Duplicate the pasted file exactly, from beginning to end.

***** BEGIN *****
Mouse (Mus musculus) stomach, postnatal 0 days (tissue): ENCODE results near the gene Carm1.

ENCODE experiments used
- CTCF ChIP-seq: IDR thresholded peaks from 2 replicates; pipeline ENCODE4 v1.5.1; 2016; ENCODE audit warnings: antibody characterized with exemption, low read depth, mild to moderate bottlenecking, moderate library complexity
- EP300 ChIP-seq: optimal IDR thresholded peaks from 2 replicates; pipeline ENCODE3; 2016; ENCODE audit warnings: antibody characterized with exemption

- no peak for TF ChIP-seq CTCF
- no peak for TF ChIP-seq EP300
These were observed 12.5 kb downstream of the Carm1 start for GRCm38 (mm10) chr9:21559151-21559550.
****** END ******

Mouse (Mus musculus) stomach, postnatal 0 days (tissue): ENCODE results near the gene Carm1.

ENCODE experiments used
- CTCF ChIP-seq: IDR thresholded peaks from 2 replicates; pipeline ENCODE4 v1.5.1; 2016; ENCODE audit warnings: antibody characterized with exemption, low read depth, mild to moderate bottlenecking, moderate library complexity
- EP300 ChIP-seq: optimal IDR thresholded peaks from 2 replicates; pipeline ENCODE3; 2016; ENCODE audit warnings: antibody characterized with exemption

- no peak for TF ChIP-seq CTCF
- no peak for TF ChIP-seq EP300
These were observed 12.5 kb downstream of the Carm1 start for GRCm38 (mm10) chr9:21559151-21559550.